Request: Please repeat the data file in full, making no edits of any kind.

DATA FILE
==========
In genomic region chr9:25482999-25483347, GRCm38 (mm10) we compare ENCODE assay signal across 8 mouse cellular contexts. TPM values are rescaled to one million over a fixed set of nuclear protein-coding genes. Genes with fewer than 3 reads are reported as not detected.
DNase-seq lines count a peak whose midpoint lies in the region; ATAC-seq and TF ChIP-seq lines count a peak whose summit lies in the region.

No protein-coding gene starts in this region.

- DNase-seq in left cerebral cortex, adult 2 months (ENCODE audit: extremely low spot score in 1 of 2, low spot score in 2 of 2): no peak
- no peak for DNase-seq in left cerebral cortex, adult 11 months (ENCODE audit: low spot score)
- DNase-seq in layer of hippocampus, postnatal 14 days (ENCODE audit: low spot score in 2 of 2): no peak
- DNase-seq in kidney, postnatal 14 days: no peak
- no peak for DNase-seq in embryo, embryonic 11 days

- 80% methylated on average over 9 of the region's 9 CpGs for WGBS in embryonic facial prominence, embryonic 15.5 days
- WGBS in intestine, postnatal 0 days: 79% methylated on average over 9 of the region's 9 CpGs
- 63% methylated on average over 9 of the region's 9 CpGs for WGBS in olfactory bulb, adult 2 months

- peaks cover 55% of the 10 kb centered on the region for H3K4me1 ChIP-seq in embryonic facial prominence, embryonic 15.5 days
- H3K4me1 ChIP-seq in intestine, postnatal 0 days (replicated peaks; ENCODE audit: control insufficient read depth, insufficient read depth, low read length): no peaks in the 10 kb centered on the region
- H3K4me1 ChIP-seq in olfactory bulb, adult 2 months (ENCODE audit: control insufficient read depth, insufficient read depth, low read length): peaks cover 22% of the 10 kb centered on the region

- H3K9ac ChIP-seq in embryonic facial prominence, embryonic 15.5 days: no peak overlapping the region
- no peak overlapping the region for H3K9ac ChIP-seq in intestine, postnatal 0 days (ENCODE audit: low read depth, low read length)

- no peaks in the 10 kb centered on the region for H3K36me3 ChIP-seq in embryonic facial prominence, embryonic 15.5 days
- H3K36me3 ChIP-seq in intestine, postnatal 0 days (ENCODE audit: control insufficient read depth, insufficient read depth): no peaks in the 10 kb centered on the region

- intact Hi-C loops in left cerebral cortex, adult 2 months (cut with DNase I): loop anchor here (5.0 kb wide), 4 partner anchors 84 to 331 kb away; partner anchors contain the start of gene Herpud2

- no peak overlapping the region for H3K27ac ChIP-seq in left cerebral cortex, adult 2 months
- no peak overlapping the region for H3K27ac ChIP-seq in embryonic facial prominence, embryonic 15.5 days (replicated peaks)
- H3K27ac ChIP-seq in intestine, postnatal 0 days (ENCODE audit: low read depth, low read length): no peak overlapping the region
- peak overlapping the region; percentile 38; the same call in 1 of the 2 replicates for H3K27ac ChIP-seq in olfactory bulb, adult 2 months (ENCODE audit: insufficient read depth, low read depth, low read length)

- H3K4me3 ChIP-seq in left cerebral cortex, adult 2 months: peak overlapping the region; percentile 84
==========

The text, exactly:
In genomic region chr9:25482999-25483347, GRCm38 (mm10) we compare ENCODE assay signal across 8 mouse cellular contexts. TPM values are rescaled to one million over a fixed set of nuclear protein-coding genes. Genes with fewer than 3 reads are reported as not detected.
DNase-seq lines count a peak whose midpoint lies in the region; ATAC-seq and TF ChIP-seq lines count a peak whose summit lies in the region.

No protein-coding gene starts in this region.

- DNase-seq in left cerebral cortex, adult 2 months (ENCODE audit: extremely low spot score in 1 of 2, low spot score in 2 of 2): no peak
- no peak for DNase-seq in left cerebral cortex, adult 11 months (ENCODE audit: low spot score)
- DNase-seq in layer of hippocampus, postnatal 14 days (ENCODE audit: low spot score in 2 of 2): no peak
- DNase-seq in kidney, postnatal 14 days: no peak
- no peak for DNase-seq in embryo, embryonic 11 days

- 80% methylated on average over 9 of the region's 9 CpGs for WGBS in embryonic facial prominence, embryonic 15.5 days
- WGBS in intestine, postnatal 0 days: 79% methylated on average over 9 of the region's 9 CpGs
- 63% methylated on average over 9 of the region's 9 CpGs for WGBS in olfactory bulb, adult 2 months

- peaks cover 55% of the 10 kb centered on the region for H3K4me1 ChIP-seq in embryonic facial prominence, embryonic 15.5 days
- H3K4me1 ChIP-seq in intestine, postnatal 0 days (replicated peaks; ENCODE audit: control insufficient read depth, insufficient read depth, low read length): no peaks in the 10 kb centered on the region
- H3K4me1 ChIP-seq in olfactory bulb, adult 2 months (ENCODE audit: control insufficient read depth, insufficient read depth, low read length): peaks cover 22% of the 10 kb centered on the region

- H3K9ac ChIP-seq in embryonic facial prominence, embryonic 15.5 days: no peak overlapping the region
- no peak overlapping the region for H3K9ac ChIP-seq in intestine, postnatal 0 days (ENCODE audit: low read depth, low read length)

- no peaks in the 10 kb centered on the region for H3K36me3 ChIP-seq in embryonic facial prominence, embryonic 15.5 days
- H3K36me3 ChIP-seq in intestine, postnatal 0 days (ENCODE audit: control insufficient read depth, insufficient read depth): no peaks in the 10 kb centered on the region

- intact Hi-C loops in left cerebral cortex, adult 2 months (cut with DNase I): loop anchor here (5.0 kb wide), 4 partner anchors 84 to 331 kb away; partner anchors contain the start of gene Herpud2

- no peak overlapping the region for H3K27ac ChIP-seq in left cerebral cortex, adult 2 months
- no peak overlapping the region for H3K27ac ChIP-seq in embryonic facial prominence, embryonic 15.5 days (replicated peaks)
- H3K27ac ChIP-seq in intestine, postnatal 0 days (ENCODE audit: low read depth, low read length): no peak overlapping the region
- peak overlapping the region; percentile 38; the same call in 1 of the 2 replicates for H3K27ac ChIP-seq in olfactory bulb, adult 2 months (ENCODE audit: insufficient read depth, low read depth, low read length)

- H3K4me3 ChIP-seq in left cerebral cortex, adult 2 months: peak overlapping the region; percentile 84